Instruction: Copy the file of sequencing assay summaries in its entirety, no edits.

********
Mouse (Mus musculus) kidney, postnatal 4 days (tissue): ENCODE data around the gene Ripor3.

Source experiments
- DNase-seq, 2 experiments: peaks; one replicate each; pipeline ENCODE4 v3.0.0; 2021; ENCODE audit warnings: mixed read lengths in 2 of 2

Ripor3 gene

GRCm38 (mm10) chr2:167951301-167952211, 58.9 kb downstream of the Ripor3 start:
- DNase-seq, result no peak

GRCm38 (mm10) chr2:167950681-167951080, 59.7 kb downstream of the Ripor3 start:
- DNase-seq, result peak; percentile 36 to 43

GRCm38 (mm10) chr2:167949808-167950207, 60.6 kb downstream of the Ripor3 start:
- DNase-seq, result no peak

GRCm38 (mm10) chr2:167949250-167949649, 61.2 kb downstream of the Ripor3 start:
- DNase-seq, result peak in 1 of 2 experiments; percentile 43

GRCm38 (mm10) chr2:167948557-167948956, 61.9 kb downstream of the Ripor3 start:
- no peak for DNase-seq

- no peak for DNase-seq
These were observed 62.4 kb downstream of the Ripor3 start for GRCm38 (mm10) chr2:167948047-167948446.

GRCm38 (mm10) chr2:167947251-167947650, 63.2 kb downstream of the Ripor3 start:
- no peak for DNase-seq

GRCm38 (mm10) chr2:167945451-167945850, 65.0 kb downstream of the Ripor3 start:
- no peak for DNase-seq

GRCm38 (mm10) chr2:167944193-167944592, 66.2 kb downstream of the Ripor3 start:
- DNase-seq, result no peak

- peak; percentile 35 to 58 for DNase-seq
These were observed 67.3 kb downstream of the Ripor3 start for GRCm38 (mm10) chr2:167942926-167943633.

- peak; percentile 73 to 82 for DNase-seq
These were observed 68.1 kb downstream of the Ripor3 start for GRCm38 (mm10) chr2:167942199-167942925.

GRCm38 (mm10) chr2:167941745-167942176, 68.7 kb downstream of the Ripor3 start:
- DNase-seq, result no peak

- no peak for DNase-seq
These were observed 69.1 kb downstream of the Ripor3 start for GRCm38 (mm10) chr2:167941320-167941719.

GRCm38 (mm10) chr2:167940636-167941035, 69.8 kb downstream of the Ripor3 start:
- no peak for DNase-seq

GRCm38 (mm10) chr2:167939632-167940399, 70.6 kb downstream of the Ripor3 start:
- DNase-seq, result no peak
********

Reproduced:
Mouse (Mus musculus) kidney, postnatal 4 days (tissue): ENCODE data around the gene Ripor3.

Source experiments
- DNase-seq, 2 experiments: peaks; one replicate each; pipeline ENCODE4 v3.0.0; 2021; ENCODE audit warnings: mixed read lengths in 2 of 2

Ripor3 gene

GRCm38 (mm10) chr2:167951301-167952211, 58.9 kb downstream of the Ripor3 start:
- DNase-seq, result no peak

GRCm38 (mm10) chr2:167950681-167951080, 59.7 kb downstream of the Ripor3 start:
- DNase-seq, result peak; percentile 36 to 43

GRCm38 (mm10) chr2:167949808-167950207, 60.6 kb downstream of the Ripor3 start:
- DNase-seq, result no peak

GRCm38 (mm10) chr2:167949250-167949649, 61.2 kb downstream of the Ripor3 start:
- DNase-seq, result peak in 1 of 2 experiments; percentile 43

GRCm38 (mm10) chr2:167948557-167948956, 61.9 kb downstream of the Ripor3 start:
- no peak for DNase-seq

- no peak for DNase-seq
These were observed 62.4 kb downstream of the Ripor3 start for GRCm38 (mm10) chr2:167948047-167948446.

GRCm38 (mm10) chr2:167947251-167947650, 63.2 kb downstream of the Ripor3 start:
- no peak for DNase-seq

GRCm38 (mm10) chr2:167945451-167945850, 65.0 kb downstream of the Ripor3 start:
- no peak for DNase-seq

GRCm38 (mm10) chr2:167944193-167944592, 66.2 kb downstream of the Ripor3 start:
- DNase-seq, result no peak

- peak; percentile 35 to 58 for DNase-seq
These were observed 67.3 kb downstream of the Ripor3 start for GRCm38 (mm10) chr2:167942926-167943633.

- peak; percentile 73 to 82 for DNase-seq
These were observed 68.1 kb downstream of the Ripor3 start for GRCm38 (mm10) chr2:167942199-167942925.

GRCm38 (mm10) chr2:167941745-167942176, 68.7 kb downstream of the Ripor3 start:
- DNase-seq, result no peak

- no peak for DNase-seq
These were observed 69.1 kb downstream of the Ripor3 start for GRCm38 (mm10) chr2:167941320-167941719.

GRCm38 (mm10) chr2:167940636-167941035, 69.8 kb downstream of the Ripor3 start:
- no peak for DNase-seq

GRCm38 (mm10) chr2:167939632-167940399, 70.6 kb downstream of the Ripor3 start:
- DNase-seq, result no peak